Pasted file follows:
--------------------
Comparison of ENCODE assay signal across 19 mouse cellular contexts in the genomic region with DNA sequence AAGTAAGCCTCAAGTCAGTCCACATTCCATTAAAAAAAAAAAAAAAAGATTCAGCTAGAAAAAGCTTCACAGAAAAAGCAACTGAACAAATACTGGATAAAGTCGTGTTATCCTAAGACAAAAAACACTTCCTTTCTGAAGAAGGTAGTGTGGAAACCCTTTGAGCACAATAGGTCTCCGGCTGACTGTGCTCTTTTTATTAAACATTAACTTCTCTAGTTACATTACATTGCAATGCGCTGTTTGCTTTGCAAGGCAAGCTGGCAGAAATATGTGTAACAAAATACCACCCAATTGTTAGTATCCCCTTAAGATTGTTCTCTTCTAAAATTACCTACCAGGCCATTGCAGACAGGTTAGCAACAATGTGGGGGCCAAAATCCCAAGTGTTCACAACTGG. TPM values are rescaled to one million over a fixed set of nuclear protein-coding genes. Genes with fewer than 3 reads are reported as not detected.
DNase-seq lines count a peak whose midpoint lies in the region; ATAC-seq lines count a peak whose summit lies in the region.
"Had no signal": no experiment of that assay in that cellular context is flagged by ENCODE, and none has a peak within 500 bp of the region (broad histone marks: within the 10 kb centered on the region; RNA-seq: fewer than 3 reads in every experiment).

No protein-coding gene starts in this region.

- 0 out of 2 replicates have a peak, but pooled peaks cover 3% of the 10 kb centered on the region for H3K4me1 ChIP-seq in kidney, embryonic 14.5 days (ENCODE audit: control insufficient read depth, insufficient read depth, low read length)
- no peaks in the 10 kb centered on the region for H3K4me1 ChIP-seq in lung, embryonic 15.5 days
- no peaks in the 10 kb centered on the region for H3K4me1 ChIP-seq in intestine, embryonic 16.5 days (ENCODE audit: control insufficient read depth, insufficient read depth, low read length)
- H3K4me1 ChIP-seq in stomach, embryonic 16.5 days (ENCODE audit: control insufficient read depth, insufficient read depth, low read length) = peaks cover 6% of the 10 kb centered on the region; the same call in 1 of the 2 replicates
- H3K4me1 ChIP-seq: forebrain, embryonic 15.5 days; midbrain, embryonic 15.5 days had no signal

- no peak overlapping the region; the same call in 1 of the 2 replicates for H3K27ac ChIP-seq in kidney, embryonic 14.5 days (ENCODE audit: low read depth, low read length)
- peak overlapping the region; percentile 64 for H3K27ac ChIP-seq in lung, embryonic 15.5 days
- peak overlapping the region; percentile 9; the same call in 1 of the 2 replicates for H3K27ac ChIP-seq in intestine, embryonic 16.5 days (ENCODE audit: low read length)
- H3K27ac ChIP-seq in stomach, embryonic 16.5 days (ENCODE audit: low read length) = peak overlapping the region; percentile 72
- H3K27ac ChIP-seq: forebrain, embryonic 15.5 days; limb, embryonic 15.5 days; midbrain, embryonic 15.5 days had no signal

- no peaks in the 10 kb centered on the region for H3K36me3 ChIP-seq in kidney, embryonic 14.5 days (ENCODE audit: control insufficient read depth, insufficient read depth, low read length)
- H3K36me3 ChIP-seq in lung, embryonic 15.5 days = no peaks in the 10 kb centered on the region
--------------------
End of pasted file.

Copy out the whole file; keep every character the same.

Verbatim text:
Comparison of ENCODE assay signal across 19 mouse cellular contexts in the genomic region with DNA sequence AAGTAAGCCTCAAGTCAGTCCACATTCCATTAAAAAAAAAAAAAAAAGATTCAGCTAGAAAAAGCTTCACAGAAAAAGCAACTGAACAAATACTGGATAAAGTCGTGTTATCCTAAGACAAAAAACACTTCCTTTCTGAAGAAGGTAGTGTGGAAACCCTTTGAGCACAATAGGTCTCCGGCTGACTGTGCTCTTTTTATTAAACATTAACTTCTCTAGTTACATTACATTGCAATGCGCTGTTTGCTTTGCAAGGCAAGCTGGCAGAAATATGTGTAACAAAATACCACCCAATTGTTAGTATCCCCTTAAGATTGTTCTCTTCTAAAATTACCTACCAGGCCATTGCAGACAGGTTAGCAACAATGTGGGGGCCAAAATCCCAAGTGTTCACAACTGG. TPM values are rescaled to one million over a fixed set of nuclear protein-coding genes. Genes with fewer than 3 reads are reported as not detected.
DNase-seq lines count a peak whose midpoint lies in the region; ATAC-seq lines count a peak whose summit lies in the region.
"Had no signal": no experiment of that assay in that cellular context is flagged by ENCODE, and none has a peak within 500 bp of the region (broad histone marks: within the 10 kb centered on the region; RNA-seq: fewer than 3 reads in every experiment).

No protein-coding gene starts in this region.

- 0 out of 2 replicates have a peak, but pooled peaks cover 3% of the 10 kb centered on the region for H3K4me1 ChIP-seq in kidney, embryonic 14.5 days (ENCODE audit: control insufficient read depth, insufficient read depth, low read length)
- no peaks in the 10 kb centered on the region for H3K4me1 ChIP-seq in lung, embryonic 15.5 days
- no peaks in the 10 kb centered on the region for H3K4me1 ChIP-seq in intestine, embryonic 16.5 days (ENCODE audit: control insufficient read depth, insufficient read depth, low read length)
- H3K4me1 ChIP-seq in stomach, embryonic 16.5 days (ENCODE audit: control insufficient read depth, insufficient read depth, low read length) = peaks cover 6% of the 10 kb centered on the region; the same call in 1 of the 2 replicates
- H3K4me1 ChIP-seq: forebrain, embryonic 15.5 days; midbrain, embryonic 15.5 days had no signal

- no peak overlapping the region; the same call in 1 of the 2 replicates for H3K27ac ChIP-seq in kidney, embryonic 14.5 days (ENCODE audit: low read depth, low read length)
- peak overlapping the region; percentile 64 for H3K27ac ChIP-seq in lung, embryonic 15.5 days
- peak overlapping the region; percentile 9; the same call in 1 of the 2 replicates for H3K27ac ChIP-seq in intestine, embryonic 16.5 days (ENCODE audit: low read length)
- H3K27ac ChIP-seq in stomach, embryonic 16.5 days (ENCODE audit: low read length) = peak overlapping the region; percentile 72
- H3K27ac ChIP-seq: forebrain, embryonic 15.5 days; limb, embryonic 15.5 days; midbrain, embryonic 15.5 days had no signal

- no peaks in the 10 kb centered on the region for H3K36me3 ChIP-seq in kidney, embryonic 14.5 days (ENCODE audit: control insufficient read depth, insufficient read depth, low read length)
- H3K36me3 ChIP-seq in lung, embryonic 15.5 days = no peaks in the 10 kb centered on the region